Posted on 7 Comments

To sister

It never ceases to amaze me how I continue to encounter uninformed people when it comes to the topic of human trafficking. That said, let me tell you what cheesed me off on Friday.

I received a call from a newsperson inquiring if I was still interested in coming in for an interview on June 21st which is National Aboriginal Day in Canada. The interview is to focus on the ever-growing number of the missing and murdered indigenous women and girls.

Her 1st failure to impress me was insisting I explain how I am an aboriginal woman! In Canada it is estimated only 1/3 of aboriginal people have status. Read this article to understand how confusing it is. Regardless, she had no right to insist I divulge  details of my ancestry, or in other words inquire what percentage of Indian am I.

I’ll let her slide a little on this one, however as I will graciously provide her the possibility her probative questions were merely to ensure she was talking to a real live Indian. Ahem.

Her 2nd failure was to ask me (and I heard snickering) about my pimp! Yep, that is what she called the monster who grabbed a homeless little girl, age 15 off the streets. I told her I wasn’t allowing her to go there. I was victimized by a monster and raped by his customers. Human trafficking and prostitution are not even closely related.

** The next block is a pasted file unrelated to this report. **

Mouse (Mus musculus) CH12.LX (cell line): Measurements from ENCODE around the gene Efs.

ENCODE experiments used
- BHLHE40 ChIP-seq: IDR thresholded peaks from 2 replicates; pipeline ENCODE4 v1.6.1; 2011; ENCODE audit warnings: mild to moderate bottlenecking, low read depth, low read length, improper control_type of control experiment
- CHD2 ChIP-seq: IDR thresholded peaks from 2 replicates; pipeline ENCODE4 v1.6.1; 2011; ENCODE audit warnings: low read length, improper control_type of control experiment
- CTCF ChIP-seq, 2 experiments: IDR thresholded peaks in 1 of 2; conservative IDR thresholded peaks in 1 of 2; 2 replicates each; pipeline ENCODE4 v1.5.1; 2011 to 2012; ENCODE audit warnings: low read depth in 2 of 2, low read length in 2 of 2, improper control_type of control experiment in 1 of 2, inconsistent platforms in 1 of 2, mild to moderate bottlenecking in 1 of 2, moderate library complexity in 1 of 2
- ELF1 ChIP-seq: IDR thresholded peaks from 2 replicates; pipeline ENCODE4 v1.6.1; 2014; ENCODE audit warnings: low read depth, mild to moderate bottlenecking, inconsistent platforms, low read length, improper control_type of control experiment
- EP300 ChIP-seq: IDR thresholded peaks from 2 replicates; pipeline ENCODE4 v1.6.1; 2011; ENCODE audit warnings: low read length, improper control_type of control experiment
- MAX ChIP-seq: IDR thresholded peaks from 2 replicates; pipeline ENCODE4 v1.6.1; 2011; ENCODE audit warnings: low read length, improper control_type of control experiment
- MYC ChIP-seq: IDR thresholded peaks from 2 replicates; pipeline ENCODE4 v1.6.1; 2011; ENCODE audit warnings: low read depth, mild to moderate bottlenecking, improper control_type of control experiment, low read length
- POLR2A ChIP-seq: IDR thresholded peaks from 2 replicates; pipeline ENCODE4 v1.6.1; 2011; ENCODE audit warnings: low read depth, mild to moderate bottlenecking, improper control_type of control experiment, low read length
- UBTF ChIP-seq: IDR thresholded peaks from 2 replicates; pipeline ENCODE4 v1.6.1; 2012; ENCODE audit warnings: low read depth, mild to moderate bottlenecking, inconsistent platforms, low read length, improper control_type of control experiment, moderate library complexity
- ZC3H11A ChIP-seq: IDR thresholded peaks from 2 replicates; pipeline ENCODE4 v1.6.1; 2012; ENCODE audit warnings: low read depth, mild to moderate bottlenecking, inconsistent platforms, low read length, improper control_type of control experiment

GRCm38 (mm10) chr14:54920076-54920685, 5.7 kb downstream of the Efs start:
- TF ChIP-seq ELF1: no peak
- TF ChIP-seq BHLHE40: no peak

Prostitution is a victimless occupation. An exchange, most often of money, in return for a sexual act(s).

Human Trafficking is the enslavement and victimization of a human who is then ‘rented out’ to others to rape and abuse, to the profit of the slave owner.

I insisted women and girls who are raped are not sluts. Rape victims are afforded compassion and dignity, and equally women and girls who were or are enslaved in human trafficking are not prostitutes and should also be afforded compassion and dignity.

Despite my best efforts I am certain she didn’t fully comprehend. Perhaps it was she didn’t want to be educated and thus empowered to sister her own self to others less fortunate.

So, you may ask, how does human trafficking have anything to do with the missing and murdered indigenous women and girls? The first answer lies in the extremely broken child welfare system; it was broken when I was in foster care and it remains broken.